On his part, John Nzomo, Agriculture Extension Officer for Yatta Sub-County, said the region requires drought tolerant crops and seeds that are designed for semi-arid areas. However, most farmers use available seeds regardless of its suitability region.
Nzomo revealed many residents called themselves ‘farmers’ but are not real farmers. They just practice agriculture like any ordinary person because they cultivate their farms. He appealed to farmers to be serious and be well acquainted with basic farming skills, know that seed variety and soil types.
“Any farmer who practice industrial agriculture and is ignorant of basic agricultural skills will forever have crop failure in his/her farm. An ecological farmer may survive and harvest at least something even with low rains,” Nzomo advises.
Maize seeds that do well in arid and semi-arid areas include KDV1, Dry Highland Hybrid1 (DH01) and Nduma which last for three months to mature. The extension worker is encouraging farmers in dry areas to maximize cultivation of sorghum and green-gram because of its resistance to drought and diseases.
“I wonder why farmers always insist on maize seeds whose uses are so many before it is finally harvested for flour. Even at storage farmers still pick some for githeri encouraging cycle of poverty/hunger. Green-gram/sorghum will never fail as it keeps hunger at bay,” Nzomo recommends.
He noted the cost of one bag of green-gram can purchase 10 bags of maize making the former more profitable than the latter in terms of business.
Francisca Mbuli is a farmer who had abandoned her agricultural farmland to engage in charcoal business and rely on molio (relief food) distributed by the government. However, after going through unique and diverse training programme organised by ICE and Greenpeace Africa in the area, she has become an expert farmer in ecological farming.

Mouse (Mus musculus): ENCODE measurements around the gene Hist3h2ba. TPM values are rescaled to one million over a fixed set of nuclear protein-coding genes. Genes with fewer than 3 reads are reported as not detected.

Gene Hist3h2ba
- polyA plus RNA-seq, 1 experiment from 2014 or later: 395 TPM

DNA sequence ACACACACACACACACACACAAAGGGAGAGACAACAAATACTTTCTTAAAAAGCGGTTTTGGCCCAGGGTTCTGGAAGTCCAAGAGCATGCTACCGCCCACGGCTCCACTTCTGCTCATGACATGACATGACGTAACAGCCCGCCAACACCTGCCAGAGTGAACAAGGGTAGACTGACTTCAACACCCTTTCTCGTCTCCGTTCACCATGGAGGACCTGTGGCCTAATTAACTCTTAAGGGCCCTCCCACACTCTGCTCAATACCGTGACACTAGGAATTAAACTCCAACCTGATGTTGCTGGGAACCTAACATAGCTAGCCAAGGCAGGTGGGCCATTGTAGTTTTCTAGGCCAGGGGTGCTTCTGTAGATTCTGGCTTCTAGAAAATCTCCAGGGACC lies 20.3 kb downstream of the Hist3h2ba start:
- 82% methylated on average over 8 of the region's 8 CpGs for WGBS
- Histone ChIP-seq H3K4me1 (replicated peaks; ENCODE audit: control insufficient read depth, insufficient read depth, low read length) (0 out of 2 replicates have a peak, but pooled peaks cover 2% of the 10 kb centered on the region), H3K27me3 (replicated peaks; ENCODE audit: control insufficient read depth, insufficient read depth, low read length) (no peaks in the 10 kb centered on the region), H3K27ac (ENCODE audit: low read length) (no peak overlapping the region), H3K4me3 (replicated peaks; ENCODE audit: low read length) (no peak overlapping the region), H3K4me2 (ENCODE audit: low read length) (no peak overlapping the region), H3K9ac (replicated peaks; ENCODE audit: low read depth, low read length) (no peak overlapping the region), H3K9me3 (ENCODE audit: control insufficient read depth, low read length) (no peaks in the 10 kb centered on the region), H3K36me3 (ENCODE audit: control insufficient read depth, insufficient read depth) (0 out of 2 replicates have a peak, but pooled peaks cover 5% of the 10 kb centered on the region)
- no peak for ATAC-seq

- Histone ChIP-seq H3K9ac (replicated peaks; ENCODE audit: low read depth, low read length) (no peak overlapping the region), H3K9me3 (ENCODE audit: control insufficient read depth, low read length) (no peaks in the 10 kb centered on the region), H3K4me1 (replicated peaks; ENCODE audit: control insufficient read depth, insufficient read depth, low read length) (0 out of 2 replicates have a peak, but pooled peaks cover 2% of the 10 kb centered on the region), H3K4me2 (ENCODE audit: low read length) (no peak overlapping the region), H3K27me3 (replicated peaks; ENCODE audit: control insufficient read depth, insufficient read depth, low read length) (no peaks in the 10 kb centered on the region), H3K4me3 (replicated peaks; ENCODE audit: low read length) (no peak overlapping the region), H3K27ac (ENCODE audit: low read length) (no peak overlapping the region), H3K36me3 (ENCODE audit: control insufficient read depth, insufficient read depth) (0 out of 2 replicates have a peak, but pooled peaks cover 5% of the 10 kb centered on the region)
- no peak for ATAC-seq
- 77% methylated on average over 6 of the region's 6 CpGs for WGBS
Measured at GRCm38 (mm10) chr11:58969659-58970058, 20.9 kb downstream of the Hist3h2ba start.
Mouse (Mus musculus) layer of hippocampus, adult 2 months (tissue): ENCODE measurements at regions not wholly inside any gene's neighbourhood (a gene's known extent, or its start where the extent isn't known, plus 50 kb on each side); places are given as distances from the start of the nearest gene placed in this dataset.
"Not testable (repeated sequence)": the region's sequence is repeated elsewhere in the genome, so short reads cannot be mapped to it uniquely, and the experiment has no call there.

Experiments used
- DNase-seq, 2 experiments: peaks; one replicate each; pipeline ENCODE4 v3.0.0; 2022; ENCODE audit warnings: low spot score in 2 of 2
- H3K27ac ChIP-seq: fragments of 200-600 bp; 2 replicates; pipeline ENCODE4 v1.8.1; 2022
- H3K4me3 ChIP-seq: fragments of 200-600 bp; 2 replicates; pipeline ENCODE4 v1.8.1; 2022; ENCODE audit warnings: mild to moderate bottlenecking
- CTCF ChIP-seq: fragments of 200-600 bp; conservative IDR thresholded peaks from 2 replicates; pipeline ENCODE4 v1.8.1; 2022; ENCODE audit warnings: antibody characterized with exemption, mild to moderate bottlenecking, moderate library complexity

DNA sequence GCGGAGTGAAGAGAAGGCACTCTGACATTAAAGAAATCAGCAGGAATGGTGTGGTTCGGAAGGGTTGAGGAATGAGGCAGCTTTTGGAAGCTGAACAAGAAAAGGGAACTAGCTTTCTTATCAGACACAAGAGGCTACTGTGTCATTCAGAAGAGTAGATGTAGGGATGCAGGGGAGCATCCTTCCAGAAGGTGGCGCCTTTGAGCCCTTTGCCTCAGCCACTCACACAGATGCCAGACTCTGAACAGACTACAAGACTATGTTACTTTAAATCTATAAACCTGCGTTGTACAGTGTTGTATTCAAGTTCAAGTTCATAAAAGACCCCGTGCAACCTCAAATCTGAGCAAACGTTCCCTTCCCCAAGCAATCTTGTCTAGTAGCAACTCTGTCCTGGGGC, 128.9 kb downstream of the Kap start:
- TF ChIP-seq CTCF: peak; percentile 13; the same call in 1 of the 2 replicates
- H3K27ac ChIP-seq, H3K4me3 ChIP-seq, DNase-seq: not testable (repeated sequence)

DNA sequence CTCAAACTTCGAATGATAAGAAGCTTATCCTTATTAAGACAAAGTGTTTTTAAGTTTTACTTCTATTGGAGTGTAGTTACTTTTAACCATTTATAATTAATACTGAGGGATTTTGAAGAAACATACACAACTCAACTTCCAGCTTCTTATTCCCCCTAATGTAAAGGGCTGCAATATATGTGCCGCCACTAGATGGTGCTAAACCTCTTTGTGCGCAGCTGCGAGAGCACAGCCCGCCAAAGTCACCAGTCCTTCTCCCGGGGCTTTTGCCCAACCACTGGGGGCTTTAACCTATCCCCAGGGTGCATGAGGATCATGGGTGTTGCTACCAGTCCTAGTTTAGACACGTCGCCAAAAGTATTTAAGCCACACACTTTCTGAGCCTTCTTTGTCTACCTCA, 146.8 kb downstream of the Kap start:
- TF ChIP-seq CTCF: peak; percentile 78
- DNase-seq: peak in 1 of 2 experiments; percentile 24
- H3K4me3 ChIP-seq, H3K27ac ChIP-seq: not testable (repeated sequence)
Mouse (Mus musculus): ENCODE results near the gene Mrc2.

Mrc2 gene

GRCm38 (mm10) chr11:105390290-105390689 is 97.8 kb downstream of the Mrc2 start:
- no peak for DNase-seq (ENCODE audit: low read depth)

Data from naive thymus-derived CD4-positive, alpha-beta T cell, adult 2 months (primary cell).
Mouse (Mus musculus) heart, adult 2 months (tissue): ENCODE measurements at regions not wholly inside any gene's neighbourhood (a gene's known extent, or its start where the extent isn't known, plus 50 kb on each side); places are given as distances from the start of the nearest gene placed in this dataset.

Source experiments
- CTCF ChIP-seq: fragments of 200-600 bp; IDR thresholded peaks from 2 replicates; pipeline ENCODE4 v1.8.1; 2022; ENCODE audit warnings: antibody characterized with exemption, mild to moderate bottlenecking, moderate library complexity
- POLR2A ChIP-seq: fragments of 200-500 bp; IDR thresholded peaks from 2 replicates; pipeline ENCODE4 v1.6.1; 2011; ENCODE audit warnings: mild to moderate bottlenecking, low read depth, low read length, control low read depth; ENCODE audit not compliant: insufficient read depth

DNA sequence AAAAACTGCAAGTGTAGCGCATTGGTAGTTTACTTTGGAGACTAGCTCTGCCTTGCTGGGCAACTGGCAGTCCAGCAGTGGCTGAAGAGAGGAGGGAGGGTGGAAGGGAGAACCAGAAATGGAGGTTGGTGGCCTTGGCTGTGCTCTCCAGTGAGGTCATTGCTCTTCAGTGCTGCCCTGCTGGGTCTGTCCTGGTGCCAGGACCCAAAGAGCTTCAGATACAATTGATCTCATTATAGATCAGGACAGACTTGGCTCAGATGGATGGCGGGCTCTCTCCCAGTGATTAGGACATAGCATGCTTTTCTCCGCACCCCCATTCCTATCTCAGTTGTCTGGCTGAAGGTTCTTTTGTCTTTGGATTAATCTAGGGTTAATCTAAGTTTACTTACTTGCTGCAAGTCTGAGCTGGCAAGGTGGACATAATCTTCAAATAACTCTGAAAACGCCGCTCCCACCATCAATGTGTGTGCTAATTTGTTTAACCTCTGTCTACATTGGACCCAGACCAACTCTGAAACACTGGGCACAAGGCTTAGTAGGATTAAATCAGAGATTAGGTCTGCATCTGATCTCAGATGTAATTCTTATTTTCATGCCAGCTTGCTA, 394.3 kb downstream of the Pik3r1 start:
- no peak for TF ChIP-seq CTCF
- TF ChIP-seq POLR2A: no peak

Mbuli is proud to reveal that her first harvest was a bumper one after experimenting with ecological farming. Since then she has never looked back growing variety of seed crops. Today she is in the forefront empowering other women farmers on ecological farming to end hunger in the community.
“In a span of two years, from 2015 and 2016, I have engaged with ICE and Greenpeace Africa on ecological farming I had a bumper harvest of maize .I managed to harvest 10 bags of maize instead of my usual four in the same half acre parcel of land,” Mbuli disclosed.
She recalls that the last time they had a bumper harvest was a decade ago, and blames the problem on climate change.
Meanwhile, Iris Marteus, Coordinator, Greenpeace Africa, Nairobi Kenya, says the aim of imparting ecological farming knowledge is to convert residents from being partial farmers to become commercial farmers. The target is to promote self reliance and ensure food security.
Iris said they identified the problem in media reports and decided to take it up as organisation to address it. Greenpeace Africa is a non profit organisation whose main goal is to empower communities with skills to become sufficiently reliance.
Currently many residents who had lost hope in agriculture for other activities have returned to practice ecological farming. Reason being ecological farming is revolutionizing agriculture in the semi-arid area for farmers who are deep into it.